As political, geo-strategic, ethnic and religious conflicts worsen throughout the Middle East, can Turkey become the region’s next superpower?
Through a mix of geographic luck and memories of former grandeur, Turkey has positioned itself at the as a burgeoning middle power between the traditional east and the traditional west. Despite being a member of NATO, over the last year President of Turkey Recep Tayyip Erdoğan has happily cosied up to Russia and proceeded with normalising economic relations with Iran.
This isn’t without deep-seated irony though. Turkey has long backed Syrian rebels to topple Russia and Iranian-aligned President Bashar al-Assad in Syria, and even shot down a Russian jet in 2015, worsening in relations between the two countries.
More recently, Turkey has been accused of supporting Azerbaijan against Russia’s ally Armenia, which allegedly wielded Israeli military drones, while the Times of London alleged that Hamas set up a cyber headquarters in Turkey to support terror leaders in the Gaza Strip.
Confused about just whose side Turkey is on? The rest of the world is just as confused.
Through geographic serendipity, Turkey has been able to position itself as a critical partner to both the East and the West, and intends to use that position for all of the benefits that it can reap.
William Gourlay, research associate at Deakin University’s Middle East Studies Forum, writing for ASPI’s The Strategist this week, suggested that the resumption of talks between the EU and Turkey give the world the opportunity to look past Turkey’s recent misgivings – including a litany of human rights abuses.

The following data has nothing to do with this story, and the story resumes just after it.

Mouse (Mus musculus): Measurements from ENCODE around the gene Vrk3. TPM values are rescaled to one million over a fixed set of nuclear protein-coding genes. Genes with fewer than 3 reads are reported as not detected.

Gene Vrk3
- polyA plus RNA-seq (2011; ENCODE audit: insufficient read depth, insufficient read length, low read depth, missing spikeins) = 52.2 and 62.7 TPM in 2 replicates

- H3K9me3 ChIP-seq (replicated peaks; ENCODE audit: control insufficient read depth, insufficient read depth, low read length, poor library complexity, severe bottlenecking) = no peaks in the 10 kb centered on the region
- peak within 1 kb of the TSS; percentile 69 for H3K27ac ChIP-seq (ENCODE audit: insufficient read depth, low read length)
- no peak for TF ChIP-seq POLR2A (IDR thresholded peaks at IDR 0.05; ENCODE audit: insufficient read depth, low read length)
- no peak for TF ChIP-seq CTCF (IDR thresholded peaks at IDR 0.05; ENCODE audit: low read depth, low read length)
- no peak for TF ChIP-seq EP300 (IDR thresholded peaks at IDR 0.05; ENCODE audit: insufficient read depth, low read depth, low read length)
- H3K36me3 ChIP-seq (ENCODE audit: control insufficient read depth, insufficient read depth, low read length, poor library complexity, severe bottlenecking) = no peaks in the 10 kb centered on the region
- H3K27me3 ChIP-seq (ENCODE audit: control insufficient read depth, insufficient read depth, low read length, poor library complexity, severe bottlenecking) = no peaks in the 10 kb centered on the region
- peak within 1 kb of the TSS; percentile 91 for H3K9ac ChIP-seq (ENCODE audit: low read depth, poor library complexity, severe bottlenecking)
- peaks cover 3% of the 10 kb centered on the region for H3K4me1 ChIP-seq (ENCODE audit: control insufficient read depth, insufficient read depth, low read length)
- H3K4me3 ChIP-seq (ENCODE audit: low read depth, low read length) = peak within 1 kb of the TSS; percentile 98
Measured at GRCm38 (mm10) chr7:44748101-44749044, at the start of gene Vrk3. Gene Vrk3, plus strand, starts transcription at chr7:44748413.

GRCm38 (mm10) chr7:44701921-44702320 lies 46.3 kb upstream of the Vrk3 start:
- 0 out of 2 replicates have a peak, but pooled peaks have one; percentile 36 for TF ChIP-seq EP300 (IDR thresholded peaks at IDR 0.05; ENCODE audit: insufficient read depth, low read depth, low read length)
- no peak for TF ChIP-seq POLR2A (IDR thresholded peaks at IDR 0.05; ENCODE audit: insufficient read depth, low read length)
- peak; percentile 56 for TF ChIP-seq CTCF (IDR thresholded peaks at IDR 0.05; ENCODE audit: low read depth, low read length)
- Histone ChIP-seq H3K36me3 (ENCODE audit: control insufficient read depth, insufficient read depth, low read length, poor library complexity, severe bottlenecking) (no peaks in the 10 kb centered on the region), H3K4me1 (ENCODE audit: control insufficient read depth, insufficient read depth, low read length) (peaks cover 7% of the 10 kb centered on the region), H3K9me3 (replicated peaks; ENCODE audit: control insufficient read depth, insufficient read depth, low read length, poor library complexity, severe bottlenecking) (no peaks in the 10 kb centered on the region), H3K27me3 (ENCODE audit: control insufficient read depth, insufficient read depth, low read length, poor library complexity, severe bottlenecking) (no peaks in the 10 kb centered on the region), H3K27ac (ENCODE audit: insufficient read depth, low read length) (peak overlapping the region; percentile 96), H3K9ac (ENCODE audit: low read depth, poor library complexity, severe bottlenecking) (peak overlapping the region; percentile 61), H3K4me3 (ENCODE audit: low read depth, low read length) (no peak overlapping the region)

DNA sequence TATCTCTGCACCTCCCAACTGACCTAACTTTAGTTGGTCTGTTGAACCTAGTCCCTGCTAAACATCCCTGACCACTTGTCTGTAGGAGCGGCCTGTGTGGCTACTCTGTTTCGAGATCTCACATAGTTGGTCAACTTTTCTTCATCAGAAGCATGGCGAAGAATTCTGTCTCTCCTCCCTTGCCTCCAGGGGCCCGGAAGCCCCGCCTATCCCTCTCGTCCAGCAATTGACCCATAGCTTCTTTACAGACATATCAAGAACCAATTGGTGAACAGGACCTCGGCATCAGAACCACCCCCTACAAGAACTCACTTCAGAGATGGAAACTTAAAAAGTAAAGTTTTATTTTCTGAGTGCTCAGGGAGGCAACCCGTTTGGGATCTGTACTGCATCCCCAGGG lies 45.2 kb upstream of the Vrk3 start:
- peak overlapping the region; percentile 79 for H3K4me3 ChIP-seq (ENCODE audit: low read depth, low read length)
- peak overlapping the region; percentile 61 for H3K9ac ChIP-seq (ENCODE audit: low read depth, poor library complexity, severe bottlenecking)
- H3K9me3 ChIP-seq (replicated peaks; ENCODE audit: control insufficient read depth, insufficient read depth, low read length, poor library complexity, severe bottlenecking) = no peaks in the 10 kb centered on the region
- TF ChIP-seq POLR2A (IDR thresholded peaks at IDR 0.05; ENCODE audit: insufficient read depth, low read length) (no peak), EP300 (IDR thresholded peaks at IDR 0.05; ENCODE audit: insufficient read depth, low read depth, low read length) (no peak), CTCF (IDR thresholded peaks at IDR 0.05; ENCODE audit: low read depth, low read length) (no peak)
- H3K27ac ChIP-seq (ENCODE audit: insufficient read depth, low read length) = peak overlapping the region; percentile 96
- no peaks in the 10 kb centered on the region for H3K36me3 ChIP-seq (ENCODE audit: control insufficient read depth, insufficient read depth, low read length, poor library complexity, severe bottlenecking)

“US State Department report from 2020 outlines a litany of human rights transgressions and restrictions on political freedoms in Turkey. In deciding to visit Ankara, the EU turned a blind eye to democratic backsliding and human rights violations, effectively letting Erdoğan get away with it,” Gourlay argued.
“The timing of the EU visit was particularly questionable coming only two weeks after Erdoğan’s snap decision to withdraw from a Council of Europe accord that protects women’s rights.”
Though, Gourlay does illustrate that the European Union leaders have approached the situation with caution. However, not all European leaders have cared to revive Europe’s friendship with Turkey as evidenced by the French President Emmanuel Macron’s war of words with President Erdoğan.
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Writing in Foreign Policy, Allison Meikem noted that Turkey’s expansionist foreign policy came to a head in 2020.
“Still, in 2020, Erdoğan took the wrecking ball he’d previously slammed into Turkey’s domestic politics and turned it on the region. This year, Turkey’s military was more active around the world than it has been in decades, or perhaps ever. From Libya to Nagorno-Karabakh, the Turkish leader has used armed force to advance Turkey’s objectives. He’s turned natural gas drilling in the Mediterranean into a contact sport,” Meikem argued.
“But Erdoğan’s real impact on geopolitics won’t roll in on a tank; it will come in the form of the 21st century pan-Islamism that he has finessed through soft power. The religious revivalism that is so controversial within Turkey has filled a void in the larger Muslim world — one on display in Erdoğan’s recent war of words with French President Emmanuel Macron.”
Simply, it is clear that Turkey has realised that the flexibility of stepping out from the traditional East and West dichotomy will afford them the flexibility to reassert their neo-Ottoman ambitions. Whether it is the ongoing growth of Turkey-Pakistani relations, to Turkey’s expansion throughout the Caucuses and involvement in civil wars throughout the region – Turkey’s soft power is growing.
Turkey’s ongoing independence provides it with the ideological, religious and geopolitical ability to re-establish their regional control. Will they become the next regional superpower?
Editor – Defence and Security, Momentum Media